Anyone craving an antidote to the Wagner marathon at the Proms could look no further than the third in the Proms Chamber Music series at Cadogan Hall. “Britten up close” was an intimate portrait of the composer in his centenary year, presented in a sequence of bittersweet works for voice and piano, and voice and guitar, performed by tenor James Gilchrist, pianist Imogen Cooper, soprano Ruby Hughes (standing in for the indisposed Christianne Stotijn) and guitarist Christoph Denoth.

Ruby Hughes © Alejandra Hernandez
Ruby Hughes
© Alejandra Hernandez

The recital opened with Britten’s first Canticle, My Beloved is Mine. Although the word “canticle” suggests a hymn or psalm, Britten’s five Canticles are not obviously religious and some are drawn from secular texts. The first, for tenor and piano, sets a poem by the metaphysical poet Francis Quarles, derived from verses from the Song of Solomon, and is a celebration of Britten’s professional and personal relationship with Peter Pears. Written in 1947, it was first performed at a memorial concert for Dick Sheppard, founder of the Peace Pledge Union. The work resonates with a thinly-veiled eroticism (implicit in the text), made more obvious by tenor James Gilchrist’s lingering over the more rapturous lines and his highly expressive style of delivery, which neatly caught the changing moods, meaning and tempi of this work.

Soprano Ruby Hughes offered more gentle curves and dramas in A Charm of Lullabies, five song settings of text by William Blake, Robert Burns, Robert Greene, Thomas Randolph and John Philip. Premièred by Nancy Evans in 1948, some of the songs in the set suggest the frustrations of parenthood, as well as the joys. Hughes brought great clarity of projection and a clear sense of the individual nature of each song, including a delightful rendering, complete with Scottish burr, in “The Highland Balou” by Burns.

Without the interruption of applause (as requested), Imogen Cooper then performed Britten’s Night Piece (Notturno). Although Britten was a fine pianist, he wrote very few solo works for the instrument. This deceptively simple work was composed as a test piece for the very first Leeds Piano Competition, and in an interview earlier in the concert, Cooper explained she had first come across it while studying at the Paris Conservatoire. It evokes the differing sounds and moods of night-time, and reminds us, with high treble scurryings and trills redolent of Messiaen’s birdsong, and a speeding up of elements in the middle section, that not all is quiet at night. Cooper gave a sensitive and exquisitely nuanced reading of this intimate miniature.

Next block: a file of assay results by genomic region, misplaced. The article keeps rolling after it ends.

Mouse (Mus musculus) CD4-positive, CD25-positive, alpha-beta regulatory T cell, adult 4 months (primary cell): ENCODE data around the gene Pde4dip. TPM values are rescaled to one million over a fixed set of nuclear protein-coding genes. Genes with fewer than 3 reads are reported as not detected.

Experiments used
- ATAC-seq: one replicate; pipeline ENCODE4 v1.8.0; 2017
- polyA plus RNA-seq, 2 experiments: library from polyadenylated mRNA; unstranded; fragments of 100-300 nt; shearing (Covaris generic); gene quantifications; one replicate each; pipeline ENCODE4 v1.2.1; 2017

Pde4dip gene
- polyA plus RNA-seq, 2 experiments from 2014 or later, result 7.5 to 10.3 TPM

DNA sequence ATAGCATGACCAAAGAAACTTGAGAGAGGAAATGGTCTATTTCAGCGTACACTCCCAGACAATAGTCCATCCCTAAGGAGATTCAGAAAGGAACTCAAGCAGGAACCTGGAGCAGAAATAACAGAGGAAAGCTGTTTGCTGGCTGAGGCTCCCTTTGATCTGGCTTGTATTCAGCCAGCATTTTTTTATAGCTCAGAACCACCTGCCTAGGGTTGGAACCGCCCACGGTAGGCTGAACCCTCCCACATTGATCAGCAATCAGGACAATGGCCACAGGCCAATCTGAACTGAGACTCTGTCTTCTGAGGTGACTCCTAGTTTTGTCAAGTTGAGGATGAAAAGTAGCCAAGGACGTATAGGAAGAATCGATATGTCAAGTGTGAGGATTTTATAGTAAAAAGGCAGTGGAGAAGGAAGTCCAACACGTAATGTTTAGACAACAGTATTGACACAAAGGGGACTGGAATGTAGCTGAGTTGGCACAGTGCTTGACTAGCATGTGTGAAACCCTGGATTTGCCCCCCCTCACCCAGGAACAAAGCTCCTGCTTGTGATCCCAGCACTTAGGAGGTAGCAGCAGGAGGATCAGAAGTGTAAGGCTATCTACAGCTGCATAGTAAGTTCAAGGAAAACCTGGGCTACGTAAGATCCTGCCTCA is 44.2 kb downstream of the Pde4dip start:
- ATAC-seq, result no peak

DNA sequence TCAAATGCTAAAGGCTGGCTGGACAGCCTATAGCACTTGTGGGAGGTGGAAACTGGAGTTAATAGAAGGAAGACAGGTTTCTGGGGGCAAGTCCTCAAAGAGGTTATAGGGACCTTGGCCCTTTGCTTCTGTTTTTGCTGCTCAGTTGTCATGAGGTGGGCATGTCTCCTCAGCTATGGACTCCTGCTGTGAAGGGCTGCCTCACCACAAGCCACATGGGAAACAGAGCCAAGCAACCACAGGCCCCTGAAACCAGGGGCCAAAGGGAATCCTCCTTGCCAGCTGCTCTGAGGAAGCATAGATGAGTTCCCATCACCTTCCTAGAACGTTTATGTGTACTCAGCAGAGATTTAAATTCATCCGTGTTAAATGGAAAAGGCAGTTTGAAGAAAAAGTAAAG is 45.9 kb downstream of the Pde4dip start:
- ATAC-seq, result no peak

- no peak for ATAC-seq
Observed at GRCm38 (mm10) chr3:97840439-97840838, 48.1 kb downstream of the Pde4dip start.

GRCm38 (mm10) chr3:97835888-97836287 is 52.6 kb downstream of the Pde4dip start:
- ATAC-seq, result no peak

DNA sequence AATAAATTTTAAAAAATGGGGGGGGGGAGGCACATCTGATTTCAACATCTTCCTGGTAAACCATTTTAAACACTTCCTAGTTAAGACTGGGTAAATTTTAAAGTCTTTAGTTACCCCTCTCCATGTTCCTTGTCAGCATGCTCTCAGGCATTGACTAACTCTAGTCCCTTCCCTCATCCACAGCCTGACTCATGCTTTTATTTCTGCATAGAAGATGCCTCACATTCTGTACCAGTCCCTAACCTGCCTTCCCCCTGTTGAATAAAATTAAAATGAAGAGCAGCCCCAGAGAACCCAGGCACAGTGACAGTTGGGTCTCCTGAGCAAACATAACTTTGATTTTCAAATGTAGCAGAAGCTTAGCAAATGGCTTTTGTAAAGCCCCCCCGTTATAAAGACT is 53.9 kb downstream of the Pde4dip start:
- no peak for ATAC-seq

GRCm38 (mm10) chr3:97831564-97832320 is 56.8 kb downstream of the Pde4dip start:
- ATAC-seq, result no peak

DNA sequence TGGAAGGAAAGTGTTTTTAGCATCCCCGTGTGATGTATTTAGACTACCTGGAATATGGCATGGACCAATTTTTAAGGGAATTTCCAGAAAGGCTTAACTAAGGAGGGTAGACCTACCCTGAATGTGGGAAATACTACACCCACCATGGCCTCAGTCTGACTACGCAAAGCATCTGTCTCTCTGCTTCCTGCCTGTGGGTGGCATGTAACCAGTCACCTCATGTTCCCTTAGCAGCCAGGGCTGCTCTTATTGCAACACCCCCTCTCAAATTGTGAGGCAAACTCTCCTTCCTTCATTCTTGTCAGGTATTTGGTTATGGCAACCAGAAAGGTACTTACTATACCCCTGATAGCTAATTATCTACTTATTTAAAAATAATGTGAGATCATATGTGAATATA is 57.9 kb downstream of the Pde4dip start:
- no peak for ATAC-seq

In Songs from the Chinese, James Gilchrist was joined by guitarist Christoph Denoth, whose accompaniment lent a sparse elegance to Gilchrist’s voice, while also recalling the spirit of Chinese lute. These short songs can be seen as a metaphor for the fleeting nature of life, and a reminder to make space for silence and contemplation.

The dramatic climax of the concert came in the intense and tragic Canticle II, Abraham and Isaac. Sung by Hughes and Gilchrist, as Isaac and Abraham respectively, whose voices combined in the voice of God with an ethereal richness, this was a highly dramatic and poignant rendering of the story of how Abraham is called by God to sacrifice his own son. The piano part subtly coloured and informed the text, always sympathetically handled by Imogen Cooper.

After such a concentrated and moving performance, the concert closed with a brief duet by Hughes and Gilchrist in Britten’s tart setting of the Somerset folksong “Master Kilby”, the singers bringing humour and wit to their performance in an enjoyable, cheeky exchange.